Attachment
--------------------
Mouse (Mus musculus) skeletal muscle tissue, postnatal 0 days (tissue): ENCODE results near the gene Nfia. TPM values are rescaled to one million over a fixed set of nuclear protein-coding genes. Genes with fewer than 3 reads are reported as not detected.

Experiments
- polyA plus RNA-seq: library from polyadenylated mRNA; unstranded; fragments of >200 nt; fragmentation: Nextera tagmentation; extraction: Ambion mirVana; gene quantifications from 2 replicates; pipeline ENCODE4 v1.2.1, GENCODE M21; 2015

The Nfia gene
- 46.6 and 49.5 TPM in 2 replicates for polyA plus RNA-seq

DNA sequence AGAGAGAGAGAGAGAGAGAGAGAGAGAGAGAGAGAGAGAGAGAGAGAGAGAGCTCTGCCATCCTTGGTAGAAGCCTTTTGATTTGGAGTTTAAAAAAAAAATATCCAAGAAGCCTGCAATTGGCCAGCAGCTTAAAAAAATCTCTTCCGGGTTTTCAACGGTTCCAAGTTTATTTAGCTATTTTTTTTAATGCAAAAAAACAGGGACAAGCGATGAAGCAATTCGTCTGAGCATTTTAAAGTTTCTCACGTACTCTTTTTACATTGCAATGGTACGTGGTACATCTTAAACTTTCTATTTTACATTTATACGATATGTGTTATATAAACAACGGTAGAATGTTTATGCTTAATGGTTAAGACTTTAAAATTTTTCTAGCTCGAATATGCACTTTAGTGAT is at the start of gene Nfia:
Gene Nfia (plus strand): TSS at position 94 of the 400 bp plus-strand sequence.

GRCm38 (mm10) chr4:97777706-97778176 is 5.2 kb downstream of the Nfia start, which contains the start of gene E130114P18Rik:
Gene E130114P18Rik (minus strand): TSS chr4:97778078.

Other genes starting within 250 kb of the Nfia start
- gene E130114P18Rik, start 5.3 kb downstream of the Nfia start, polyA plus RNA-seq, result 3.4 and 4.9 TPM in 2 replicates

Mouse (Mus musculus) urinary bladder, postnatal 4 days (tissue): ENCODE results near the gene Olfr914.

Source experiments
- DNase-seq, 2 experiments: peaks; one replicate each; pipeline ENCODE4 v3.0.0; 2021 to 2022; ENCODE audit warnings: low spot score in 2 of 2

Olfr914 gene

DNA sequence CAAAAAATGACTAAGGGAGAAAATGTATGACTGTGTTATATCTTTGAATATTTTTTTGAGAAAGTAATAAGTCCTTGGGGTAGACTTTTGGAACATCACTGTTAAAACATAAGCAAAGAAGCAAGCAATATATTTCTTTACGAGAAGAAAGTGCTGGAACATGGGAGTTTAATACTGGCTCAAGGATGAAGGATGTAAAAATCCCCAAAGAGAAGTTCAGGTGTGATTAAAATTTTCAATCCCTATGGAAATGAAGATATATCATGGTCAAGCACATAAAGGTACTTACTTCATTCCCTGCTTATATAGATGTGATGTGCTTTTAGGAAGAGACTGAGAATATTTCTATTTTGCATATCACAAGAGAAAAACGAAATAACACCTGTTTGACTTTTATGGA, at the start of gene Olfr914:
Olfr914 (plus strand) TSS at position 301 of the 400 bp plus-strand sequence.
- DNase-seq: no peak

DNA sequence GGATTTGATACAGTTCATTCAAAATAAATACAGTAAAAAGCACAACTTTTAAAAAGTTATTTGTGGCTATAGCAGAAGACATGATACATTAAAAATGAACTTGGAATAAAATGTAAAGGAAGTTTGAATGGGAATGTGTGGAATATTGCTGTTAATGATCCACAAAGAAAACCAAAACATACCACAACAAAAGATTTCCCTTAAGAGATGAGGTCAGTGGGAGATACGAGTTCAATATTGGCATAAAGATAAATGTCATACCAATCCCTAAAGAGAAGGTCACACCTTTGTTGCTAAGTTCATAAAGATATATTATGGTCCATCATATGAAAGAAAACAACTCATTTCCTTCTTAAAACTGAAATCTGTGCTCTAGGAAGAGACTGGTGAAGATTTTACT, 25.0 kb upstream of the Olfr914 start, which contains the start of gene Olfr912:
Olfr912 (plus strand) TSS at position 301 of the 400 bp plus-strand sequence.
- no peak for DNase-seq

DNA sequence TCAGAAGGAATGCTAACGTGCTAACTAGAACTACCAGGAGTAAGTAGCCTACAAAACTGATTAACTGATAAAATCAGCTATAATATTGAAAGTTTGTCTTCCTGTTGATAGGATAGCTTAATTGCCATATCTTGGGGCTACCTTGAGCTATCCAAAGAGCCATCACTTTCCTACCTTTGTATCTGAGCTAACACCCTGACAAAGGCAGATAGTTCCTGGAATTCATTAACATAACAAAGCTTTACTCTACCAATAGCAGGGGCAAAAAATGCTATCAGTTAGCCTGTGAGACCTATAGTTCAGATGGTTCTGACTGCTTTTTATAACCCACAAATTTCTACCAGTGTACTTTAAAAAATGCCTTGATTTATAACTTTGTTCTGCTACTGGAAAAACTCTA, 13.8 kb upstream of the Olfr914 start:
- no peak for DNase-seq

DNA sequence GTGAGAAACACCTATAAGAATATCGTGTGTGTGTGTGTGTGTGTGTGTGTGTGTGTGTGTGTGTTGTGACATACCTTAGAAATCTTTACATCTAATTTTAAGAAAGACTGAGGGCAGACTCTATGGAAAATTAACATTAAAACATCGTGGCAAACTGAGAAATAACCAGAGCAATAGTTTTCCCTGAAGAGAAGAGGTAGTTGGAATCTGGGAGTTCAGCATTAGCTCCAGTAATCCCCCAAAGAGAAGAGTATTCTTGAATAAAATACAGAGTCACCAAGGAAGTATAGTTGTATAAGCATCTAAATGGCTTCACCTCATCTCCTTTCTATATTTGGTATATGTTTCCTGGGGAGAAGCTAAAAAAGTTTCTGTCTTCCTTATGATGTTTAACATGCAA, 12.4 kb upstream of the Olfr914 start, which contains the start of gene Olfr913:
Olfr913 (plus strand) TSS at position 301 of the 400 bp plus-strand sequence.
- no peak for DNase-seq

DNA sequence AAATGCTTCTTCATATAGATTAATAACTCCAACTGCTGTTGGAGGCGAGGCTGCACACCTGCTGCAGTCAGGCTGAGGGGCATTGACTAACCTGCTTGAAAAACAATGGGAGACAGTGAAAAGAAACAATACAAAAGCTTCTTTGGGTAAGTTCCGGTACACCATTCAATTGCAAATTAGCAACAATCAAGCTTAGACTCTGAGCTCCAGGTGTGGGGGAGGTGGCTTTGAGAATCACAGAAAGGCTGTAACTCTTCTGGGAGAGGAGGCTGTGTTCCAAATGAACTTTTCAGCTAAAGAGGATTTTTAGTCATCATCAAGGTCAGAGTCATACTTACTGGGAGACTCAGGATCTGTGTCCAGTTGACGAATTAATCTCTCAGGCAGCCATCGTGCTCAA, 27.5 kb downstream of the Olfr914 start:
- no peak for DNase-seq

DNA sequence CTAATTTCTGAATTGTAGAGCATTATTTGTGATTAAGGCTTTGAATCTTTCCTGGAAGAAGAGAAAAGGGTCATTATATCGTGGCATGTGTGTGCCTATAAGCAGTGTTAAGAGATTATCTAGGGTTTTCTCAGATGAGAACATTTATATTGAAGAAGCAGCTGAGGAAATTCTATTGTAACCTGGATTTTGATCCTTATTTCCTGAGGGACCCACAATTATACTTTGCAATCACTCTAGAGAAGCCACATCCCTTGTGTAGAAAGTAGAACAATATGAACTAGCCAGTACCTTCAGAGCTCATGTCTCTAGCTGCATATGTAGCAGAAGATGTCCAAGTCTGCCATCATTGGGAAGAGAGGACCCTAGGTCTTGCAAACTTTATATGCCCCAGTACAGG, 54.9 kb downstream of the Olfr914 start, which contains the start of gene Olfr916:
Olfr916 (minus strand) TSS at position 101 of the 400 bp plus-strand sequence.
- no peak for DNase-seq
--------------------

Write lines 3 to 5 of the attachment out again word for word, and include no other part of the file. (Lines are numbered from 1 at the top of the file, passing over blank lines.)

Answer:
- polyA plus RNA-seq: library from polyadenylated mRNA; unstranded; fragments of >200 nt; fragmentation: Nextera tagmentation; extraction: Ambion mirVana; gene quantifications from 2 replicates; pipeline ENCODE4 v1.2.1, GENCODE M21; 2015

The Nfia gene
- 46.6 and 49.5 TPM in 2 replicates for polyA plus RNA-seq